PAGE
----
A view of the first lines of the white-heated SFR market


Single-family rental (SFR) is a market segment that was gaining ground until 2020 and which has taken off during the past year. The millennial’s growing demand for single-family homes, coupled with an extremely competitive buying market, means that renting a home is the only viable option for many. With this interest, investors who were already in the space are rapidly expanding their portfolios and new institutional players are buying or building entire neighborhoods to turn into rental housing. For brokers and initiators, this space is more and more attractive as a way to fill their pipeline with the volume lost to refinancing.

As attractive as it is, principals must know that they are entering a tight market when they embark on SFR credit. Institutional players are rudimentary in some markets and housing stocks are still tight. Many homeowners are concerned about moratoriums on evictions and speed is key. To find out how mortgage professionals can advance in this difficult market, MPA spoke with Darel Daik (pictured), CEO of Noble Mortgage & Investments in Texas. His company, which specializes in hard money lending for investors, has been in the Texas LICO market for nearly two decades. He believes that opportunities abound in the SFR space, for those who can beat the big guys.

“There has certainly been a greater influx of competition on the investment side, whether it’s hard money or these no-income lenders that are set up by hedge funds,” Daik said. “They’re trying to take market share, but they just can’t compete when it comes to customer service and the speed at which that takes a lot of these deals.

Daik explained that the housing shortage in Houston and Dallas, his two key markets, allows a private lender like himself to outperform the competition. With only 1.6 months of housing stock in Houston, let alone in Dallas, sellers want a deal that can be done very quickly. As a hard money lender, Daik explained that he could close loans in less than a week, much faster than these hedge funds could.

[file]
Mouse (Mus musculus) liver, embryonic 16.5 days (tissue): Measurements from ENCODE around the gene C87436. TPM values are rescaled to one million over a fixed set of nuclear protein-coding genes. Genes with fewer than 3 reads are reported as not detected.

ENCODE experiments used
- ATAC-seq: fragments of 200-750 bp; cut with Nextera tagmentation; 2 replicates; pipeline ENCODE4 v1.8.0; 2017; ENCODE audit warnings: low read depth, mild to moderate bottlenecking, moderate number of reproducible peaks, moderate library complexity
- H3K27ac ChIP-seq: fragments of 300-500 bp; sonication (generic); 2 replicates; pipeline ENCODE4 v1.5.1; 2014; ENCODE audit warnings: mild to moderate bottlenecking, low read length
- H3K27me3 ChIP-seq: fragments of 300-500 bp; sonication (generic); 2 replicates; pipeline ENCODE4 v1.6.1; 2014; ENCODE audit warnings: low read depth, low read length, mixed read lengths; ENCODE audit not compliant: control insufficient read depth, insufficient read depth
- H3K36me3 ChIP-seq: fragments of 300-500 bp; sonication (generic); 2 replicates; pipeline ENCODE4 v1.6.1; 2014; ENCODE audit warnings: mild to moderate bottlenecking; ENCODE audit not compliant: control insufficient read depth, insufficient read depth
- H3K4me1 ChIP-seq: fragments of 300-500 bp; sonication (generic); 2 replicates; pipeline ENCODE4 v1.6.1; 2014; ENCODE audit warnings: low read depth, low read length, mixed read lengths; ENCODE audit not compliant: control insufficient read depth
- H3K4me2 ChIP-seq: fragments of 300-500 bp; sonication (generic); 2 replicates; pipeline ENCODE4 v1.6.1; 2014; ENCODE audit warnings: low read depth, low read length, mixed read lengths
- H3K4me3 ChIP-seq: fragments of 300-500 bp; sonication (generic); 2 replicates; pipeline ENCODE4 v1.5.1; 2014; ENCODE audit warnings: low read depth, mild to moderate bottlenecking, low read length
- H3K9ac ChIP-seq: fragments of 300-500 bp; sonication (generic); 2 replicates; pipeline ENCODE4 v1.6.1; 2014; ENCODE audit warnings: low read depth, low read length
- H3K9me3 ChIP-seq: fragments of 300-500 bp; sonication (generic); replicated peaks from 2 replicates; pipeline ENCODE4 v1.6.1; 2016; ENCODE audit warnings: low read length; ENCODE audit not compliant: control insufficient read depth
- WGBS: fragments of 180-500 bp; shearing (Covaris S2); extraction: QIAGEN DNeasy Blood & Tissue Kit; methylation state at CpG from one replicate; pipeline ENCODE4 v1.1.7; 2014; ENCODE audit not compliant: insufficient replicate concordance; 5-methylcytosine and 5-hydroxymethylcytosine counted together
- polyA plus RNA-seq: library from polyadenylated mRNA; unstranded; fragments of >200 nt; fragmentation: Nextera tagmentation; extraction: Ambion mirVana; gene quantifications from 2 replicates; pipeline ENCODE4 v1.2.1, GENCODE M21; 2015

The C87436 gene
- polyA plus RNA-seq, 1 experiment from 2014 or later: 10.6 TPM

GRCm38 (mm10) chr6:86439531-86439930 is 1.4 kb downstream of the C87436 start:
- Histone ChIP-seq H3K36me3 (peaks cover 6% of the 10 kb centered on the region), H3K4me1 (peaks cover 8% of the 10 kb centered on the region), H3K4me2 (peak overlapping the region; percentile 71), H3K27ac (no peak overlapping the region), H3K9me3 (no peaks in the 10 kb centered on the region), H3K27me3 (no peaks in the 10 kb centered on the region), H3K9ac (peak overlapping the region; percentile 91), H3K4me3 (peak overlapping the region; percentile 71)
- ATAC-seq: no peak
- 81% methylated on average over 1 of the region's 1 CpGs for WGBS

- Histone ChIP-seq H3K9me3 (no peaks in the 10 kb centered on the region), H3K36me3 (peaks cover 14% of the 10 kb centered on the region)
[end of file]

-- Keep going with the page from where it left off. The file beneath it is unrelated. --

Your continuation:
In addition, Daik’s model does not require large down payments from the borrower which, unlike some more institutional players, allows it to act more quickly. Its market experience also allows it to reassure its worried customers.

the extension of moratoriums on evictions initially announced at the start of the pandemic, for example, worried some investors and owners. For Daik, there is very little reason to exist. His SFR clients have seen minimal issues with unable to pay tenants, and while he believes there may be market specific causes behind this, he notes that there is no shortage of good capable tenants. to pay solid rent for the time being.

For originators and brokers who want to start working in the SFR market, Daik explained that a somewhat different skill set is needed. The details of qualification, for example, become more complicated as an investor adds to their portfolio. The subscription also requires an element of complexity linked to the nature and the commercial prospects of the portfolio. As competition abounds in the space, Daik believes a savvy designer can follow suit and move more nimbly than big players.

Ultimately, one of the main points that buyers have in common with working in the SFR space is one endemic problem: supply.

“The market is really good, but there isn’t enough inventory,” Daik said. “We are dealing with less than two months [of inventory] in Houston and less than a month in Dallas. So many investors have turned to new construction to compete with this. The biggest issue we hear complaints from borrowers about is that they are struggling to find a viable property and prices have gone up astronomically over the past year.

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